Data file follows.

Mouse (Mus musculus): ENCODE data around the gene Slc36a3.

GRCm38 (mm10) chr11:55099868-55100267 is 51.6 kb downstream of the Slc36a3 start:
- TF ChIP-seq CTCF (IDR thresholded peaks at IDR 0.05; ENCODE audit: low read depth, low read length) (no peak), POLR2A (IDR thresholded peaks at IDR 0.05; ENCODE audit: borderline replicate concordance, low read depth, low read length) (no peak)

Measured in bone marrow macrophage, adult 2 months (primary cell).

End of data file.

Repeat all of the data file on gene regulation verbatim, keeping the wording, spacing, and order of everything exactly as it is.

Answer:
Mouse (Mus musculus): ENCODE data around the gene Slc36a3.

GRCm38 (mm10) chr11:55099868-55100267 is 51.6 kb downstream of the Slc36a3 start:
- TF ChIP-seq CTCF (IDR thresholded peaks at IDR 0.05; ENCODE audit: low read depth, low read length) (no peak), POLR2A (IDR thresholded peaks at IDR 0.05; ENCODE audit: borderline replicate concordance, low read depth, low read length) (no peak)

Measured in bone marrow macrophage, adult 2 months (primary cell).